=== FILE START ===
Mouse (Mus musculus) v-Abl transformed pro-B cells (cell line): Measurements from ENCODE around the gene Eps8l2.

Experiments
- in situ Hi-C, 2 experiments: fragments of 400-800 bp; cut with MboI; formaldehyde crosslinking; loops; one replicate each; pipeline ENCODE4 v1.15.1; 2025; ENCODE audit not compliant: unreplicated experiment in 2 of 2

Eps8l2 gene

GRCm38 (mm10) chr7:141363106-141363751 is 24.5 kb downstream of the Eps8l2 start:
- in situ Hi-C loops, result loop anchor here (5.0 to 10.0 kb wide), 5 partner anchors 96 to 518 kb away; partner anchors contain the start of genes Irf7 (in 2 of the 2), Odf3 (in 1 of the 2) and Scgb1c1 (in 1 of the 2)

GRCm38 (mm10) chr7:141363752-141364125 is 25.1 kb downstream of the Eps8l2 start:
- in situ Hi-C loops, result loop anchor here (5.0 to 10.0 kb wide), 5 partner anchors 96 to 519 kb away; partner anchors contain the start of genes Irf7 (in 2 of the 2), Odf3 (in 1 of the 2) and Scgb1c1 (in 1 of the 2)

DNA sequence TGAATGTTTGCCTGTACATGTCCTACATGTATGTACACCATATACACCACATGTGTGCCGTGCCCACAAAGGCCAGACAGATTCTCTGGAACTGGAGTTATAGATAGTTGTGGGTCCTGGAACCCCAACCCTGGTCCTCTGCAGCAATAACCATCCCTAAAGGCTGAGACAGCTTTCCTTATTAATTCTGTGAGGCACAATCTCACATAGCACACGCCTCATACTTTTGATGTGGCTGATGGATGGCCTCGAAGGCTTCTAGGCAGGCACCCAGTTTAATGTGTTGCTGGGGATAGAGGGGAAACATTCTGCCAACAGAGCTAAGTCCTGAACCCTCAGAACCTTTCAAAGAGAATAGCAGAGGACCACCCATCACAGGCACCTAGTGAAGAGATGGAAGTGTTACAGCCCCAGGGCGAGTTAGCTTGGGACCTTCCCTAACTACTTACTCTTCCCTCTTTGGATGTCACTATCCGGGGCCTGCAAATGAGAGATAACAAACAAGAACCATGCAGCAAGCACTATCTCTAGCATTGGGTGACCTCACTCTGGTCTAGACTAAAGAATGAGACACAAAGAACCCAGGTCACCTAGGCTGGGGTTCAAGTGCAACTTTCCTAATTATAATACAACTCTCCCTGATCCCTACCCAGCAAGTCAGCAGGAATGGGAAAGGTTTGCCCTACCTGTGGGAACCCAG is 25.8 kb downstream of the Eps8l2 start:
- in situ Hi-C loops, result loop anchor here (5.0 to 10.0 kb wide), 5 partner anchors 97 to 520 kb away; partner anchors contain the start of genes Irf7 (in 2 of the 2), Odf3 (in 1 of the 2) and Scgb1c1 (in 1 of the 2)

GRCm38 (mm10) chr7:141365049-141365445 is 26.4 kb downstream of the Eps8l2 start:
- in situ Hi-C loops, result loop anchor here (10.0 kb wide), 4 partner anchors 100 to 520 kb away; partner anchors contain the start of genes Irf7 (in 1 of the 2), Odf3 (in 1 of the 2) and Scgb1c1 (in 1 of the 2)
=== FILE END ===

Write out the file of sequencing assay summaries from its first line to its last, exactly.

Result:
Mouse (Mus musculus) v-Abl transformed pro-B cells (cell line): Measurements from ENCODE around the gene Eps8l2.

Experiments
- in situ Hi-C, 2 experiments: fragments of 400-800 bp; cut with MboI; formaldehyde crosslinking; loops; one replicate each; pipeline ENCODE4 v1.15.1; 2025; ENCODE audit not compliant: unreplicated experiment in 2 of 2

Eps8l2 gene

GRCm38 (mm10) chr7:141363106-141363751 is 24.5 kb downstream of the Eps8l2 start:
- in situ Hi-C loops, result loop anchor here (5.0 to 10.0 kb wide), 5 partner anchors 96 to 518 kb away; partner anchors contain the start of genes Irf7 (in 2 of the 2), Odf3 (in 1 of the 2) and Scgb1c1 (in 1 of the 2)

GRCm38 (mm10) chr7:141363752-141364125 is 25.1 kb downstream of the Eps8l2 start:
- in situ Hi-C loops, result loop anchor here (5.0 to 10.0 kb wide), 5 partner anchors 96 to 519 kb away; partner anchors contain the start of genes Irf7 (in 2 of the 2), Odf3 (in 1 of the 2) and Scgb1c1 (in 1 of the 2)

DNA sequence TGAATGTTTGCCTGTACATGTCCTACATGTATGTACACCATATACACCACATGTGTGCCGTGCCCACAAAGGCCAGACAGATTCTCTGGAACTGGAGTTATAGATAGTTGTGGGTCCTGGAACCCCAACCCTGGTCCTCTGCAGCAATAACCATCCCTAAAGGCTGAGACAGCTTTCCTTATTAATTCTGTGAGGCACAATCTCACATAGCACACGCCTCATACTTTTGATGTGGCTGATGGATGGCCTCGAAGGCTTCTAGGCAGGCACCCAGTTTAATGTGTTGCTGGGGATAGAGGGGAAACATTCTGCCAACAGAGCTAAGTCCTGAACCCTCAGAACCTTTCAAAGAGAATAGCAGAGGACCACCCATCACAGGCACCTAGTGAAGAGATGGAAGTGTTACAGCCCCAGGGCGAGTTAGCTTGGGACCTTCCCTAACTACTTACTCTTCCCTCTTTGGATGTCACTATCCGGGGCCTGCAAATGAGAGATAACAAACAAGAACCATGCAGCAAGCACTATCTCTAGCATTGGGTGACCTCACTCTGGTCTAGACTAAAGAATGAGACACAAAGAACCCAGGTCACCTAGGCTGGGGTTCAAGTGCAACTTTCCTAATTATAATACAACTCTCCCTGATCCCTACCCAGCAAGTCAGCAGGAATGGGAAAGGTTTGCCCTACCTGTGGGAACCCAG is 25.8 kb downstream of the Eps8l2 start:
- in situ Hi-C loops, result loop anchor here (5.0 to 10.0 kb wide), 5 partner anchors 97 to 520 kb away; partner anchors contain the start of genes Irf7 (in 2 of the 2), Odf3 (in 1 of the 2) and Scgb1c1 (in 1 of the 2)

GRCm38 (mm10) chr7:141365049-141365445 is 26.4 kb downstream of the Eps8l2 start:
- in situ Hi-C loops, result loop anchor here (10.0 kb wide), 4 partner anchors 100 to 520 kb away; partner anchors contain the start of genes Irf7 (in 1 of the 2), Odf3 (in 1 of the 2) and Scgb1c1 (in 1 of the 2)